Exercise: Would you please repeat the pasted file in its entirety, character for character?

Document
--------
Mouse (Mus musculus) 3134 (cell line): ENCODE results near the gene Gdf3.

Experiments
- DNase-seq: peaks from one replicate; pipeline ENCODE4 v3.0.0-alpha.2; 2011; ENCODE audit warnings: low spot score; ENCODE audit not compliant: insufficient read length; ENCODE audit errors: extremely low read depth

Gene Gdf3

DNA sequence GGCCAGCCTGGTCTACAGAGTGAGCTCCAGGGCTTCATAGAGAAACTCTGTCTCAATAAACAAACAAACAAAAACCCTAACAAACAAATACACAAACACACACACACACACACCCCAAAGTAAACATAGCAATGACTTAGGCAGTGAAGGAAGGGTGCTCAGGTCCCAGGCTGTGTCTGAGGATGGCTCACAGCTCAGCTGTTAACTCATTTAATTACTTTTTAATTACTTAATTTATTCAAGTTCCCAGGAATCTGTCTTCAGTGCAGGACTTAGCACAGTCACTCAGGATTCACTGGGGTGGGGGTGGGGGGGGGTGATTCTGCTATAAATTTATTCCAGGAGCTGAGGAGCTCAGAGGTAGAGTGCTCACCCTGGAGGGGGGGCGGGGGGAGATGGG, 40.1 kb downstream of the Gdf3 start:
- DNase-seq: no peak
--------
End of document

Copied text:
Mouse (Mus musculus) 3134 (cell line): ENCODE results near the gene Gdf3.

Experiments
- DNase-seq: peaks from one replicate; pipeline ENCODE4 v3.0.0-alpha.2; 2011; ENCODE audit warnings: low spot score; ENCODE audit not compliant: insufficient read length; ENCODE audit errors: extremely low read depth

Gene Gdf3

DNA sequence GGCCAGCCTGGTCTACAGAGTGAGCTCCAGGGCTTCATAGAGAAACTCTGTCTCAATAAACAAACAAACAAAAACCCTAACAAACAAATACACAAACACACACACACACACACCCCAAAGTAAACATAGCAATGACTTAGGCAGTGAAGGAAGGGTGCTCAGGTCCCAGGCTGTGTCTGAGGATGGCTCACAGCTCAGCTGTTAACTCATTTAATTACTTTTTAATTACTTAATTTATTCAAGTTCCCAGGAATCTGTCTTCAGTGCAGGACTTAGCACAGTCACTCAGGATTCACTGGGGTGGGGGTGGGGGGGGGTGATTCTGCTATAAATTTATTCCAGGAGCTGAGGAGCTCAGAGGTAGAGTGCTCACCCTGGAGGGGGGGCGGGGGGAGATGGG, 40.1 kb downstream of the Gdf3 start:
- DNase-seq: no peak